4. 4. Changing China Getting to the top Stress Chinese hide stress well; no visible tension, aggression There is mental illness however; e.g. 3 student suicides in early June 2010 But 'face' is important concept i.e. best to not show stress Letting off steam through alcohol is OK; bosses get tipsy on nights' out Work rate Work long hours, but to western eyes workers can seem less productive In truth, there is always a good cultural reason for taking the 'long way round' Common to see people asleep in public Leaving the ratrace Almost impossible to slow down, down shift Pressure of having to support 6 adults in retirement (2 parents; 4 grandparents) Social pressure is enormous to keep up with the changes and not be left out New ways to succeed New parents want their kids to be more rounded, to have fun Kids still need to pass exams but are being taught to be innovative Insight Whilst achievement is all motivating, already signs that success has to be fun Little Emperor's (single kid's) values will change Chinese society forever At the top : Park Hyatt In 10 years, a creative generation will change Chinese brands' image & success is World's Tallest hotel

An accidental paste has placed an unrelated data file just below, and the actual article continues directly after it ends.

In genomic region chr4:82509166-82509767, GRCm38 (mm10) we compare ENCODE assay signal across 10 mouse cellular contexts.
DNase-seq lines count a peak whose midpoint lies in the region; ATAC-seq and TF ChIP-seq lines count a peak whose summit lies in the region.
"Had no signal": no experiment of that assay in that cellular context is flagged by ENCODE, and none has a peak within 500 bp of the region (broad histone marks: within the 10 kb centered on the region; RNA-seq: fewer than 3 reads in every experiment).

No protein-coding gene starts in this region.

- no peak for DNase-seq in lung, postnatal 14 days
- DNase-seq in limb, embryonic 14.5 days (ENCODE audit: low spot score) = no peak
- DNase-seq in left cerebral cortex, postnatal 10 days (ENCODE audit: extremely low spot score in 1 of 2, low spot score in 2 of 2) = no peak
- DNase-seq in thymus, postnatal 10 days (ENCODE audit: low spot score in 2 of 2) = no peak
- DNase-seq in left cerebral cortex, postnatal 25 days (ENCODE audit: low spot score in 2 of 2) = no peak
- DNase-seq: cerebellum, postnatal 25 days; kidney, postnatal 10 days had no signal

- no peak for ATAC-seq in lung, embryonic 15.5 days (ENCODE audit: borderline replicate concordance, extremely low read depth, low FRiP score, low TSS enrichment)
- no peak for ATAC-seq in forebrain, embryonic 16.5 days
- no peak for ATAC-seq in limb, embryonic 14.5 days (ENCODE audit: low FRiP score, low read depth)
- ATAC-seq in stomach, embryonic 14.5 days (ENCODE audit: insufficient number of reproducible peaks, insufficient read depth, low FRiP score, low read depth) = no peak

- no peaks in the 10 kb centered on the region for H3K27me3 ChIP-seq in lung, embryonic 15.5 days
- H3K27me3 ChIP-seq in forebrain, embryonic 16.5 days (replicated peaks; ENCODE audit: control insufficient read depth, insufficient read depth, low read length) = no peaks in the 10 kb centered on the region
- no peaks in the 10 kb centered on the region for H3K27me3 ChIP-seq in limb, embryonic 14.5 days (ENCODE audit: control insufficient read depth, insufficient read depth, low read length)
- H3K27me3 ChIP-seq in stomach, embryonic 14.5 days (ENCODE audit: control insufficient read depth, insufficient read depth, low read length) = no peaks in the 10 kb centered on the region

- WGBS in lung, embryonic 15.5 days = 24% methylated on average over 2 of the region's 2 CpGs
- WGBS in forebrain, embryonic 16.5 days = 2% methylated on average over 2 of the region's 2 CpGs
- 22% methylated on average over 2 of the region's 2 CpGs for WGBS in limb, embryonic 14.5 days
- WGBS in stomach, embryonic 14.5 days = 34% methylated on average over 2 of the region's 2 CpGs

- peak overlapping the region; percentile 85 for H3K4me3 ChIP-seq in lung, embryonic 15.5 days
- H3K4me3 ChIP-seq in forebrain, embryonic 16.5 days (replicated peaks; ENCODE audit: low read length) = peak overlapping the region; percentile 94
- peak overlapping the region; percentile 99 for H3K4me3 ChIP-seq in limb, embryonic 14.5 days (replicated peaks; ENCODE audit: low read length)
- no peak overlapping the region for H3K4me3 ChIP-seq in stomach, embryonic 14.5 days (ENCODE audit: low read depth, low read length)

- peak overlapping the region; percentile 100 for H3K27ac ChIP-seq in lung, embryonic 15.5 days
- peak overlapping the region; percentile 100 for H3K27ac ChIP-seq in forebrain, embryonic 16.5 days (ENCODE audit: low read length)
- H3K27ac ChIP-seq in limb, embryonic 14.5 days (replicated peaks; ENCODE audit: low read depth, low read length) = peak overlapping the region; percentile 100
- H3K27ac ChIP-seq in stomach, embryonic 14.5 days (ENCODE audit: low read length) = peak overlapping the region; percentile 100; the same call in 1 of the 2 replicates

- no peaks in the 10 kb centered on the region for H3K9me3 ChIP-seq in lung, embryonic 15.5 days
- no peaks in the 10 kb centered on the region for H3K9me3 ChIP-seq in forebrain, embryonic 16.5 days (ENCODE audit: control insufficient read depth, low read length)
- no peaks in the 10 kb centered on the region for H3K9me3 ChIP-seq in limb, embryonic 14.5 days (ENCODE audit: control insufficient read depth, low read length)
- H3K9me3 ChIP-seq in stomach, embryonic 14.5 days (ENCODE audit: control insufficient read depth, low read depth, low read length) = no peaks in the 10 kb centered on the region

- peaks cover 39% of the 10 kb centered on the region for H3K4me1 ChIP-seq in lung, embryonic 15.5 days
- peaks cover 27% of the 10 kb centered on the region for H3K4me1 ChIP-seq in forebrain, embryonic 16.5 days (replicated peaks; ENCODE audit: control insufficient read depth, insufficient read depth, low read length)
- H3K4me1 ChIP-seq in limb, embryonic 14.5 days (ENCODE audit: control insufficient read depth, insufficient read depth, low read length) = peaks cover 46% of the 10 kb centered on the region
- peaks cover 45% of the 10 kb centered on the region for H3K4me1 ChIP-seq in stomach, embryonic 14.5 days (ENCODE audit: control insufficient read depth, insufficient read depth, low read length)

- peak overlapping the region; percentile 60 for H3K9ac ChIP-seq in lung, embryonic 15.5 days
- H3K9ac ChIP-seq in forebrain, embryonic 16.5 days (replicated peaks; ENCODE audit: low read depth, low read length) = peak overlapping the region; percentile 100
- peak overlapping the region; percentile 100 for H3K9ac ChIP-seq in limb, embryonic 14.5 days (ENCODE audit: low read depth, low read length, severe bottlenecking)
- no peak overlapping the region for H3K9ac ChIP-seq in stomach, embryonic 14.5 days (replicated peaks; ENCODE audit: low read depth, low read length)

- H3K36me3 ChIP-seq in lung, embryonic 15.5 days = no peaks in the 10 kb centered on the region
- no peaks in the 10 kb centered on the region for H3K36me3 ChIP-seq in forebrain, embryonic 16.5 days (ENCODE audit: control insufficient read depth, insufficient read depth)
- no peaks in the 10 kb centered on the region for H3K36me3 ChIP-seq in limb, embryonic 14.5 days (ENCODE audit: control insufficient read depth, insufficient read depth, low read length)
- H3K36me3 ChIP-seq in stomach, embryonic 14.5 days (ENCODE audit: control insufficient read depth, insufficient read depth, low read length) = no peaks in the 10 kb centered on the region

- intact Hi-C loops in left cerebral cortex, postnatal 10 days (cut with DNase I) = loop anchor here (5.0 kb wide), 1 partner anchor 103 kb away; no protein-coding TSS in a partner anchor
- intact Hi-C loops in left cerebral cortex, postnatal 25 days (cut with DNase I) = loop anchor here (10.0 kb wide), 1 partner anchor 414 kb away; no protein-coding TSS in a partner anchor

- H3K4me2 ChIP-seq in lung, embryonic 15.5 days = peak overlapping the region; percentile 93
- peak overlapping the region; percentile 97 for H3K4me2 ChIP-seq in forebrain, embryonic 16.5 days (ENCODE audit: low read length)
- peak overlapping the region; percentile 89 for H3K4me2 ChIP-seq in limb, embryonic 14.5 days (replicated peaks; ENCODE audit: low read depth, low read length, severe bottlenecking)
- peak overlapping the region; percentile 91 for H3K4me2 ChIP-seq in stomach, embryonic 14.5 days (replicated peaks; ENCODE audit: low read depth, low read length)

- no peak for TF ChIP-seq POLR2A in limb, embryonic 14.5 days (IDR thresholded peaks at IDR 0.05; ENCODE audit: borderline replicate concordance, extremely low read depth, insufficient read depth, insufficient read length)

5. 5. Changing China Retail Therapy It really works! Going shopping is a hobby for most middle-class urbanites It is explicity claimed as an anti-stress tool; work hard to spend hard Young spend everything; makes work worthwhile; a very tight connection From thin air With low salaries & high rents, how do they spend so much? In 1998 most were virtually given their homes; since then prices are up 10 times Home prices have tripled in last 3 years in Shanghai: people feel very wealthy Grandparents are extremely thrifty but will give anything to their Little Emperors The stock market has risen 160% in 5 years Gifts A 'gift' is a term often used to mean a bribe in China State officials can expect to at least double their salaries through gifts Luxury brands' might gain as much as half their sales revenues because of gifts Anecdote: Salvatore Ferragamo customer ordered 300 ties to give as gifts Municipalities fight to have luxury brands locate in their district, for presige - & gifts What a luxury! Land-grab: LV have 3 stores New middle-classes want Western luxury brands – now moving to tier 2 & 3 cities in Shanghai already Luxury wants China – prices 2.5 times European rates; shops look empty but at these margins, they can afford to wait! However, C&A, Zara and H&M having success too